By Dan Balz and Tim Craig
Washington Post Staff Writers
Wednesday, February 13, 2008
Sen. Barack Obama swamped Sen. Hillary Rodham Clinton in Maryland, Virginia and the District yesterday, extending his post-Super Tuesday winning streak and forcing Clinton onto the defensive as the Democratic presidential race moves toward a showdown in Ohio and Texas on March 4.
On a day when there was huge turnout in the area, the senator from Illinois won Virginia with about 64 percent of the vote. In Maryland, where the polls were kept open an additional 90 minutes because of bad weather, he was winning with about 60 percent to Clinton's 37 percent. He was headed for an even bigger win in the District, where he was attracting about 75 percent of the vote.
The lopsided wins mean Obama will emerge with a clear majority of the 168 pledged delegates at stake in the area, as well as a widening lead overall among the more than 65 percent of pledged delegates who have now been accounted for nationally. When superdelegates are added to the calculations, Obama and Clinton are still in a highly competitive race, but Obama has seized the overall lead.
Obama's victories came after a weekend in which he decisively won primaries and caucuses in Louisiana, Nebraska, Washington state and Maine. Those states gave him a boost after he and Clinton split the nearly 1,700 delegates awarded on Feb. 5, when 22 states voted in Democratic contests.
Speaking to an overflow audience at the University of Wisconsin at Madison last night, an ebullient Obama said: "Today, the change we seek swept through the Chesapeake and over the Potomac. We won the state of Maryland. We won the Commonwealth of Virginia. And though we won in Washington, D.C., this movement won't stop until there is change in Washington, D.C., and tonight we're on our way. At this moment, the cynics can no longer say our hope is false."
Obama had his most impressive night of the competition, not just in the size of his victory margins but in the breadth of support he attracted from men and women, young voters and old, African Americans and whites. The results left Clinton, the one-time front-runner for the Democratic nomination, in a deep hole.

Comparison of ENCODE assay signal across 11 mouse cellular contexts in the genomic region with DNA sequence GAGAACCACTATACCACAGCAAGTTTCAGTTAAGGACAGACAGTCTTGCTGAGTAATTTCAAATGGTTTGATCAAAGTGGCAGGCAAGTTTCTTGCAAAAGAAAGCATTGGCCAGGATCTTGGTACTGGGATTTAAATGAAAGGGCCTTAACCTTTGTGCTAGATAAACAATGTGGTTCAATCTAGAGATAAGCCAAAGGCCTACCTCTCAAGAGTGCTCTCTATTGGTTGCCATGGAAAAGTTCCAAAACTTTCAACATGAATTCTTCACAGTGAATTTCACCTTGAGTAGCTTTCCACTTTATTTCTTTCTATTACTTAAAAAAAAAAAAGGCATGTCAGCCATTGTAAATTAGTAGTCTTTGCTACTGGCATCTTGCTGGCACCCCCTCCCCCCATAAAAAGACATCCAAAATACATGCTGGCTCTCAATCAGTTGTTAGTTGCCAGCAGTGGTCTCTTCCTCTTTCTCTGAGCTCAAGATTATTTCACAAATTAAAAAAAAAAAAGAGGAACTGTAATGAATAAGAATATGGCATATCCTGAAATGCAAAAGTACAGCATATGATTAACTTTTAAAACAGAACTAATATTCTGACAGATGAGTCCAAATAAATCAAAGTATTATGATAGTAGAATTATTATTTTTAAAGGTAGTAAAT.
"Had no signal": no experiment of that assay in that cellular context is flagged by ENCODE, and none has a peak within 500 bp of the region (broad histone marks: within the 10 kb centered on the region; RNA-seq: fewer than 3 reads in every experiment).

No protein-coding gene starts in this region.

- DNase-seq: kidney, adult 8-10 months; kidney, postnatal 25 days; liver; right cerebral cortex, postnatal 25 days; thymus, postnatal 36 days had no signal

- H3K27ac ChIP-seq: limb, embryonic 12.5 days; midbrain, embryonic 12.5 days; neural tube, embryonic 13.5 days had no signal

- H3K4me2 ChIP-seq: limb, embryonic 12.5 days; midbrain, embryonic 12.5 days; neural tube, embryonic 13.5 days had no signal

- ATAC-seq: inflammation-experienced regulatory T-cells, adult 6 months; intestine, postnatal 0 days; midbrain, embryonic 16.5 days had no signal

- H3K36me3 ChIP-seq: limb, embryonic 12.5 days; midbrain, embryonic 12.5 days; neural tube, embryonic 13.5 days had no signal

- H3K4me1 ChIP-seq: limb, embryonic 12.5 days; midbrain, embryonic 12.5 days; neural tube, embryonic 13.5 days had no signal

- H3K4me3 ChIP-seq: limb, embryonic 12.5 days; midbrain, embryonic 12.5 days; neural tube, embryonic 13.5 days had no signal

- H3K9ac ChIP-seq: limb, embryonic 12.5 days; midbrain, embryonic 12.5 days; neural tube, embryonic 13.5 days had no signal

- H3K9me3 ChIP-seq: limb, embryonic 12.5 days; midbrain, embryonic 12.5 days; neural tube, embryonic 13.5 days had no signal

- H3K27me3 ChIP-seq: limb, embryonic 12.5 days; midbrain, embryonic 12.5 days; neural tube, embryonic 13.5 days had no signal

Clinton, who has argued that change comes from action rather than rhetoric, was in Texas as the results were coming in. She did not acknowledge Obama's victories when she addressed a huge rally at the University of Texas at El Paso, but promised to make the coming weeks of the campaign a clear choice.
"You know, there's a great saying in Texas -- you've all heard it: 'All hat and no cattle,' " she said. "Well, after seven years of George Bush, we need a lot less hat, and a lot more cattle." Then in an apparent swipe at both Bush and Obama, she added: "Texas needs a president who actually understands what it's going to take to turn the economy around, to get us universal health care."
Obama's winning streak, his large margins and the prospect of more victories next week put Clinton in a tenuous position, despite the close delegate competition. Even before yesterday's results, Clinton had announced a team shakeup, replacing campaign manager Patti Solis Doyle with Maggie Williams, her White House chief of staff when she was first lady.
Last night, campaign officials confirmed that deputy campaign manager Mike Henry had resigned and will be replaced by Guy Cecil, who had been helping to oversee delegate operations.
Obama is favored to win next week's contests in Hawaii and Wisconsin. That will leave Clinton to look to Ohio and Texas to blunt his momentum, as she has done twice to his attempts to take control of the race.
Howard Wolfson, Clinton's communications director, said the campaign "will do as well as we can and fight hard for every vote" in Wisconsin. He added that the team remains optimistic about Ohio and Texas.
Clinton advisers see those states as friendly -- Ohio because of its economic problems and sizable blue-collar population, and Texas because of its large Latino vote, which the senator from New York carried impressively in earlier contests. Democratic strategists said last night that Obama's victories will make those contests more competitive.
"I don't buy the momentum argument," Wolfson said. "We have seen time and time again that candidates with momentum did not win the state they were supposed to win. . . . Voters make independent judgments about who they think is the best person. Momentum is a media narrative, not something voters consider."
Several Democratic strategists questioned that view. "Just trying to hold on until Texas and Ohio while Obama picks up more and more steam is a very risky strategy for Clinton," one, who requested anonymity to be candid, wrote in an e-mail.